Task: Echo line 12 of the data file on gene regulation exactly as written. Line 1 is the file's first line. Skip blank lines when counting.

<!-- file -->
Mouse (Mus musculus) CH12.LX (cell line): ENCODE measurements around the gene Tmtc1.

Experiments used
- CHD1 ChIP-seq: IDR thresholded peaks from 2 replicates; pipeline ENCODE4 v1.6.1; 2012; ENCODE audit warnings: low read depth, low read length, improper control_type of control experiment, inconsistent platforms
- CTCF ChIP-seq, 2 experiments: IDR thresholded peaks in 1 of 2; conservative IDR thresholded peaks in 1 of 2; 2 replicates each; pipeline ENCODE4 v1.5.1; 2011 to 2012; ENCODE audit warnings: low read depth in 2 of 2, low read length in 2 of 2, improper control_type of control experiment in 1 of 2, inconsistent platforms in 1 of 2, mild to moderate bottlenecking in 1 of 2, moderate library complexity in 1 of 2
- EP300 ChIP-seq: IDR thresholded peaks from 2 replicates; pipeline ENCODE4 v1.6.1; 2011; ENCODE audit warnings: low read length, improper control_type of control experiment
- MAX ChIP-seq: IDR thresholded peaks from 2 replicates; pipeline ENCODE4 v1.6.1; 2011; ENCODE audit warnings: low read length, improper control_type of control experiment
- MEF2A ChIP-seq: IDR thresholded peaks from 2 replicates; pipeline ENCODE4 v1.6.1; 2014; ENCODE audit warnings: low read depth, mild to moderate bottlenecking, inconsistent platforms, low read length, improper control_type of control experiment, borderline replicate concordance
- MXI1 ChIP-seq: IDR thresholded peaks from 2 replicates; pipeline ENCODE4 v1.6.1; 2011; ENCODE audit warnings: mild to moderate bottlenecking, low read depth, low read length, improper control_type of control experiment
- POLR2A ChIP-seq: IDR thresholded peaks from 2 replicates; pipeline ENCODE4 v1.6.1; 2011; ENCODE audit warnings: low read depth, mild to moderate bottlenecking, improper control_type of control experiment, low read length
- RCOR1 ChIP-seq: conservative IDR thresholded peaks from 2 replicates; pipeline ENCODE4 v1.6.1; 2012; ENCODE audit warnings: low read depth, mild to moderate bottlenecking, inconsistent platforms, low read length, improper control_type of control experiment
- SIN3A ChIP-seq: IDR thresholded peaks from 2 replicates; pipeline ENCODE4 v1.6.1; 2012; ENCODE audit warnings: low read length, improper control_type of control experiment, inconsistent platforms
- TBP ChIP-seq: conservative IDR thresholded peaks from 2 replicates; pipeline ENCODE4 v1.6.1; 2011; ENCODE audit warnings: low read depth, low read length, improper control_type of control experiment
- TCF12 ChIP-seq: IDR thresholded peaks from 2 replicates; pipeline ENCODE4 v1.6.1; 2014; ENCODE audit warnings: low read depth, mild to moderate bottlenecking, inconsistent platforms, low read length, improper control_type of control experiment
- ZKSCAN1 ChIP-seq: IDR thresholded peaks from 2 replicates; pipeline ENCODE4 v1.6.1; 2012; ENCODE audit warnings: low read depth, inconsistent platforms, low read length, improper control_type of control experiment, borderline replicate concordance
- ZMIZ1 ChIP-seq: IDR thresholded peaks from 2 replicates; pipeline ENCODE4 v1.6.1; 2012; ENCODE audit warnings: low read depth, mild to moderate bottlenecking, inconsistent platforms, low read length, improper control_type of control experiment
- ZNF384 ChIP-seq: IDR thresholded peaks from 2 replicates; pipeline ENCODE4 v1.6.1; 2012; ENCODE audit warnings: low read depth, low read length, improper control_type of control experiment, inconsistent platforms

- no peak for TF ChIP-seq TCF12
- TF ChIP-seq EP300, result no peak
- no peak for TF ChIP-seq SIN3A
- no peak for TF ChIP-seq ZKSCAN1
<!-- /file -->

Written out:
- TBP ChIP-seq: conservative IDR thresholded peaks from 2 replicates; pipeline ENCODE4 v1.6.1; 2011; ENCODE audit warnings: low read depth, low read length, improper control_type of control experiment